HAWMC: My Best Doctor’s Visit EVER! It Really Is All In My Head.

(Image via freestockphotos.biz)

Today I am using one of the bonus prompts, which is “describe my best doctor’s visit”.

This won’t come as a surprise to those who are living with chronic illness, but the day I FINALLY received a diagnosis was, and still is, the best doctor’s visit ever. It took over five years before I had a diagnosis.

It was a beautiful fall day. Sunny, warm and the summer’s humidity was long gone. It was so comfortable to be outside. The ENT’s office is only about 5 blocks away and I took a cab to my appointment. Even though the office is close to me, I didn’t want to take a chance on missing the appointment. I can walk very short distances, but some days, walking two blocks is pushing things.

The doctor explained that my health issues involved my ears. So many things that couldn’t be explained by the other specialists started falling into place. So many things started making sense. I became my own chronic illness detective by connecting the dots and solving some of my health mysteries.

In the way that having a cold leads to not feeling well and then getting cranky, I could make sense of some of the various symptoms of my, until then, mystery illness. A lead to B lead to C. Ears giving me problems, adrenaline goes up, feel very warm even though I didn’t have a temperature. Sudden changes in weather, ear problems amplified, walking two blocks becomes a marathon.

When I walked home from the appointment that day (yes, I said walked home because I was that happy to have a diagnosis), I felt like I was floating on air. I was elated! I was euphoric! I smiled from ear-to-ear! I finally had an answer! And that’s what anyone with an unknown chronic illness wants – answers.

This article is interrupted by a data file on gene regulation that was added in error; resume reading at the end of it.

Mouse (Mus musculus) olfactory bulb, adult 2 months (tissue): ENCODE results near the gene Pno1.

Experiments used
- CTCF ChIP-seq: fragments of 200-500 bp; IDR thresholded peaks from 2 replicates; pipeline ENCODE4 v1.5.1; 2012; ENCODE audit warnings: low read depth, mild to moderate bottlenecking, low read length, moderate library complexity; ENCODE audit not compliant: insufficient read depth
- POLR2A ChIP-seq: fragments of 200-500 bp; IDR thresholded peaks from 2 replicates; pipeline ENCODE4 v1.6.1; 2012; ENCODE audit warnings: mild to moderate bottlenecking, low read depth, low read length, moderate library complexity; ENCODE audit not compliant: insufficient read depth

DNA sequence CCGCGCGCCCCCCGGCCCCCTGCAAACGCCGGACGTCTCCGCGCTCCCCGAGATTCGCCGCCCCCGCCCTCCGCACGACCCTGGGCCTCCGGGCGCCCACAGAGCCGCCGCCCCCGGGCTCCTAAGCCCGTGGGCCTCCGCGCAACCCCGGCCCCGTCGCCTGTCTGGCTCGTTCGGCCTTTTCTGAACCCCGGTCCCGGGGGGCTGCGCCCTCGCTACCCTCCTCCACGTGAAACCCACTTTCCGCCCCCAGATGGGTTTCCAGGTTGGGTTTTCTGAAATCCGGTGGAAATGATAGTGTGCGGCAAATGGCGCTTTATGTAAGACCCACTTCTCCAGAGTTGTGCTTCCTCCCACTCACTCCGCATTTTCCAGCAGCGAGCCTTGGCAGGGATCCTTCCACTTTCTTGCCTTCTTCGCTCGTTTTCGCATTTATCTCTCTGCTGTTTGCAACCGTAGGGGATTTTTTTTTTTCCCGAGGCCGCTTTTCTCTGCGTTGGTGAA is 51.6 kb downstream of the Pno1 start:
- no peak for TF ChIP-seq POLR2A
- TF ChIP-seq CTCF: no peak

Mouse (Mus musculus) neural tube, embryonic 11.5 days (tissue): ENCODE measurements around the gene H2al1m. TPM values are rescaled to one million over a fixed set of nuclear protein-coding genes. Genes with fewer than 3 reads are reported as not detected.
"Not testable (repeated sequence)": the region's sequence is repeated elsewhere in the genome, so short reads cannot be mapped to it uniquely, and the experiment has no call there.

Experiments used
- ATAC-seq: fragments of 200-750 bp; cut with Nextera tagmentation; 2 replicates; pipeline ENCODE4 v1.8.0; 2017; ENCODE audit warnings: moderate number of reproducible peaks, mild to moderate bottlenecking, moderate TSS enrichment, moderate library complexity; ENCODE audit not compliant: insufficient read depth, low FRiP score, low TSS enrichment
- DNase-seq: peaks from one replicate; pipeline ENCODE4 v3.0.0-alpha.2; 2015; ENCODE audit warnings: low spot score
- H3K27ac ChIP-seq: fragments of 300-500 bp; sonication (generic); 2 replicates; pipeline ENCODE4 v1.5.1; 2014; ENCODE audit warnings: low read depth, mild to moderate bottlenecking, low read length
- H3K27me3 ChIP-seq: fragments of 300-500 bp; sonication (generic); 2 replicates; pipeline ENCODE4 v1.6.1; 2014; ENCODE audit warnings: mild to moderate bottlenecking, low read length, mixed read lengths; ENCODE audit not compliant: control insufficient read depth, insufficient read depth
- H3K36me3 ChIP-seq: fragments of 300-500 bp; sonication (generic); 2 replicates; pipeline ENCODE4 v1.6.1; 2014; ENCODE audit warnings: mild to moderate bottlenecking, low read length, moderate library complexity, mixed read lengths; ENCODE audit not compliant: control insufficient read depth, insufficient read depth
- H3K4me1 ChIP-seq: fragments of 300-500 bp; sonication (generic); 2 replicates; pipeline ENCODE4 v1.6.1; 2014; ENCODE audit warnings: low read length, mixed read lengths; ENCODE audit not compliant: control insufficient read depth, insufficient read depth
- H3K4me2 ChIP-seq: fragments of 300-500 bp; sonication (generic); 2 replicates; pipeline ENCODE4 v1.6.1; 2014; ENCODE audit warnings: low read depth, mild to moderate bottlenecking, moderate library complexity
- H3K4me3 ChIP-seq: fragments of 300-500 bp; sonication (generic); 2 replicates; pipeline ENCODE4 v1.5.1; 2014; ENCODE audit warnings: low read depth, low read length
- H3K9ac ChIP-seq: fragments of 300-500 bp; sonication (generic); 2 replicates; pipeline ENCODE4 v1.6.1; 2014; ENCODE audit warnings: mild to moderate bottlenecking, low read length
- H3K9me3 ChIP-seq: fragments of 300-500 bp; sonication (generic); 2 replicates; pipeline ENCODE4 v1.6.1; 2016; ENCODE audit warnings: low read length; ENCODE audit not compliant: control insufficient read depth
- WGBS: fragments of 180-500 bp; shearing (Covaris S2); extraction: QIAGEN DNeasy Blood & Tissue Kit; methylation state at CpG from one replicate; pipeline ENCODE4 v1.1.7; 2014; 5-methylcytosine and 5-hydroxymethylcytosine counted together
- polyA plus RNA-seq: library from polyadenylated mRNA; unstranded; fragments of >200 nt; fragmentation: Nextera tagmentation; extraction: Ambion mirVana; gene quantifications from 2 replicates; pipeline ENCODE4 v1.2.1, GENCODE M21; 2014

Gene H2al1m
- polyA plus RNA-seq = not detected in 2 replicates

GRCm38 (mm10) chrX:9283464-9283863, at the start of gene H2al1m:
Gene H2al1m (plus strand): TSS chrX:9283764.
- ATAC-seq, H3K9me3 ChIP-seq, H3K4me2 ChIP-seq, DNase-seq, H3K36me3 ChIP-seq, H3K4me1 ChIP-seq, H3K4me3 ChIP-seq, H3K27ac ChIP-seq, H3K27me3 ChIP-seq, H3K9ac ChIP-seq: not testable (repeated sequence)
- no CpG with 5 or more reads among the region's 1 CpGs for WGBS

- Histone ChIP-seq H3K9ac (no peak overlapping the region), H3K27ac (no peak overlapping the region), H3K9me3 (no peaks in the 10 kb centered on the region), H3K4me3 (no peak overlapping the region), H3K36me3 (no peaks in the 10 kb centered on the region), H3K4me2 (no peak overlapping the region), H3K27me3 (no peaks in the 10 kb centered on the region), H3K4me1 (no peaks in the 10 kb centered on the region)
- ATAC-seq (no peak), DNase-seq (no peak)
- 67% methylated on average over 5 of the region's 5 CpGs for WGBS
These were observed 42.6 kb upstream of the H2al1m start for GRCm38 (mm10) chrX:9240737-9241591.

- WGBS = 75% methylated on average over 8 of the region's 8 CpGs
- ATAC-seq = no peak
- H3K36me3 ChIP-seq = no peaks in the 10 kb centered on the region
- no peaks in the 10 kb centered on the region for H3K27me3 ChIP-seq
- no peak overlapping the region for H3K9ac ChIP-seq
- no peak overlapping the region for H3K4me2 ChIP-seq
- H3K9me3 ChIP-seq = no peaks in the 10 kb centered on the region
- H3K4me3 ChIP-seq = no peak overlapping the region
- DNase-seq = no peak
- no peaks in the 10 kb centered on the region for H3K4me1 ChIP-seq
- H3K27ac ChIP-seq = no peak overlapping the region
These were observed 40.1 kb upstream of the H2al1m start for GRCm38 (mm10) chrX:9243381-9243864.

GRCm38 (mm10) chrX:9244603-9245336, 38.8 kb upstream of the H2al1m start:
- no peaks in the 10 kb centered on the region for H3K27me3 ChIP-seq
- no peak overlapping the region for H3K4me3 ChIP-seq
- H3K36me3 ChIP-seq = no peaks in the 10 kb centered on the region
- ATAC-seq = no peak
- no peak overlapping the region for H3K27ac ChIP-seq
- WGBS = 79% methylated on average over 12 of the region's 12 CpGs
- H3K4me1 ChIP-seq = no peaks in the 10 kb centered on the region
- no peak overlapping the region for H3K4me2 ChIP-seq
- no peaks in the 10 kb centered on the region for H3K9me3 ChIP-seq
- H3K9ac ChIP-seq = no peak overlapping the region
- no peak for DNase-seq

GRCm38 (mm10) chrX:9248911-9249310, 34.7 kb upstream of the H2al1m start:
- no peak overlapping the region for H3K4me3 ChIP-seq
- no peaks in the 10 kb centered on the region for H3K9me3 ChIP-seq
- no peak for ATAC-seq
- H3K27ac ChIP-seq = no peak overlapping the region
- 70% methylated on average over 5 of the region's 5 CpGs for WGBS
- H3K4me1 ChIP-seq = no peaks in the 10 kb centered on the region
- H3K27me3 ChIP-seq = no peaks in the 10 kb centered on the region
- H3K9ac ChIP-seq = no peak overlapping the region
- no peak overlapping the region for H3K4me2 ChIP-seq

We all deal with various battles where our chronic illnesses are concerned and so many times we are being reactive instead of proactive. At least, that’s how I felt and still feel most days. Although the doctor couldn’t tell me the specific diagnosis and reason why my ears were giving me problems (he said it is common with vestibular problems to not know the cause), I had a diagnosis from a specialist that, yes, something is physically wrong with me. It wasn’t psychological – “in my head” – the overused diagnosis doctors give when they don’t know what is happening with you and you don’t present with symptoms that can easily lead to a diagnosis. This, wrongly, continues to happen to so many of us.

In the end, ironically, my best doctor’s visit ever confirmed that yes, not only is something physically wrong with me, (and since the ears are in the head) it really is all in my head.



  1. yeah…all mine are in my head too….well not all but if I had a new head i think I could deal with the rest. haha

    (thank you for the comment about Sandy. I know she’s finally resting now. But damn I miss her. Glad I already decided to take a break from things soon.)

    so glad you got a diagnosis…of some kind. It’s hell when you know something is wrong and they can’t figure out what it is.


    1. Wouldn’t it be lovely if they could clone our bodies but leave out the medical problems? And, why not, let’s start out at a healthy weight but with all the knowledge we have right now. If you’re going to do it, then do it right.

      I’m glad you’ll be taking a break, but you know where I am if you want to chit-chat.

  2. Getting a diagnosis is a wonderful feeling. Learning it was “all in your head” made sense of your health issues. If you have a name to put on your health concerns, then connecting the dots becomes so much easier!

  3. It is a relief to finally find someone who listens and puts your medical condition together thus receive proper treatment. It’s also great that you had the ability to connect all the dots, even though it took 5 years. Everyone needs to be their own medical detective.

    1. It was hard for a long time. Doctors always asked dizzy or lightheaded. To the doctors, dizzy meant spinning rooms, which I didn’t have. No one explained the different ways you can be dizzy. After about a year, it was a few months between doctor’s visits because there wasn’t much new to say and no referrals to specialists. The odd thing here and there, but rarely anything to go running to the doctor and say “this happened”. Just had to be patient and observant.

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